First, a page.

One in two Albertans will hear the words “you have cancer” in their lifetime. Seventy years ago, those words would have been devastating, as overall survival from a cancer diagnosis was around 25 per cent. Thanks to donor commitment and investment into research, the overall survival now sits at more than 60 per cent.
It’s real progress and it’s thanks to donors. And with brilliant minds right here in Alberta, novel treatment ideas, and accelerated technology, our research partners believe we are on the cusp of significant advancements.
Donors drive these advancements, this world-class treatment and care, right here at home.
As the official, province-wide cancer fundraising partner for Alberta Health Services, the Alberta Cancer Foundation supports the province’s 17 cancer centres, including the Cross Cancer Institute in Edmonton and the Tom Baker Cancer Centre in Calgary, as well as every cancer clinical trial that takes place in Alberta. This positively impacts all patients as close to home as possible, no matter where they live.
Our purpose is to create more moments for Albertans facing cancer by inspiring our community to give to innovation in detection, treatment and care.
Our vision is a cancer-free future. Every donor plays a part in getting us closer to this reality.
Stories from patients like Chris and Lorne are the best demonstration of impact we can provide.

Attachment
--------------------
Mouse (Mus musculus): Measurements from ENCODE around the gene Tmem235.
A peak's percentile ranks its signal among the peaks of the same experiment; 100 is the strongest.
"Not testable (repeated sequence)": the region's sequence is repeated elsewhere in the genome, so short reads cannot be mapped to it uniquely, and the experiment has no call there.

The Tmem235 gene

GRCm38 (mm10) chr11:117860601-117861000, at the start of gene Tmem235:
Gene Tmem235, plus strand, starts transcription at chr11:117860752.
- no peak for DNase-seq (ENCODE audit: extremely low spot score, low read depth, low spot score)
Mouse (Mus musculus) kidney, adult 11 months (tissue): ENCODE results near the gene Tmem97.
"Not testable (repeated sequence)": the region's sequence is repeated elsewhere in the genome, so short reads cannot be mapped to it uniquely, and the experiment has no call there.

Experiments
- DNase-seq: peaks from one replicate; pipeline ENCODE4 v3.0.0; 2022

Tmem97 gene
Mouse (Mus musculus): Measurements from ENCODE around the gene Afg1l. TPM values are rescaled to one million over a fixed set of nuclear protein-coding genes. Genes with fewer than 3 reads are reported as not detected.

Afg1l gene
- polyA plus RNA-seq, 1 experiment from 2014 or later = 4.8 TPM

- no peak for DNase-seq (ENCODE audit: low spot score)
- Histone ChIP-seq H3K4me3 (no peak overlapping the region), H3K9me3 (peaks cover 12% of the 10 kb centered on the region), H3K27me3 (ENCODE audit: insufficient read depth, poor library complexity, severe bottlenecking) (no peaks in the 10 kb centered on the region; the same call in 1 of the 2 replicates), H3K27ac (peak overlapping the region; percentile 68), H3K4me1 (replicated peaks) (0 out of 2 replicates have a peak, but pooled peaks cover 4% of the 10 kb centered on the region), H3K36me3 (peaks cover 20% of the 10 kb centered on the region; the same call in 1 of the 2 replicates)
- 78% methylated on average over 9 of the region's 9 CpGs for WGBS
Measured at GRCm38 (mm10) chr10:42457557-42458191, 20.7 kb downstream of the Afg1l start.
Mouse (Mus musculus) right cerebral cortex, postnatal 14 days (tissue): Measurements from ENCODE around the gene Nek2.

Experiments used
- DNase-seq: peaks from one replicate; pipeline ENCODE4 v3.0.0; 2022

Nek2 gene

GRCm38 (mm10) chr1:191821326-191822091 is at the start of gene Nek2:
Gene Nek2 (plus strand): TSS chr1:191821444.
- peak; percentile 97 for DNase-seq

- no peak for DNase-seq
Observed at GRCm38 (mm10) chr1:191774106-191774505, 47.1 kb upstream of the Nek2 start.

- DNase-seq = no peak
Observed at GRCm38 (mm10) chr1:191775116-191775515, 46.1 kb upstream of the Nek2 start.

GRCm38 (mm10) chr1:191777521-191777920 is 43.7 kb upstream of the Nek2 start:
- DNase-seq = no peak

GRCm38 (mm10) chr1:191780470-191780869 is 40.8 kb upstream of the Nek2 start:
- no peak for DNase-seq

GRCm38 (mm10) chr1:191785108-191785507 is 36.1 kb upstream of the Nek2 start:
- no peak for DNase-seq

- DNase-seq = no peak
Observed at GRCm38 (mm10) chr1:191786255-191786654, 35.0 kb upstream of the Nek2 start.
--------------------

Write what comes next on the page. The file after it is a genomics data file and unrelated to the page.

- Chris Brochu remembers the blow his stage 4 metastatic melanoma diagnosis had on him and his family. The once active thirty-three-year-old was eventually faced with a grim prognosis of four weeks to live. Thanks to donors, a clinical trial in immunotherapy gave Chris new hope – and this novel option worked. Now, five years after his diagnosis, Chris is cancer-free. “Cancer research saved my life and I am forever grateful for immunotherapy.”
- What was to be a regular check-up was instead news that Lorne Cochrane had only one year left. But the otherwise healthy 52-year-old was thrown a life-line – an immunotherapy clinical trial. And the treatment saved his life. Today, Lorne continues to share his story to inspire others. “Probably the most rewarding thing about living through this is realizing that [other patients] aren’t going home and living in doom and gloom,” says Lorne. “There is hope.”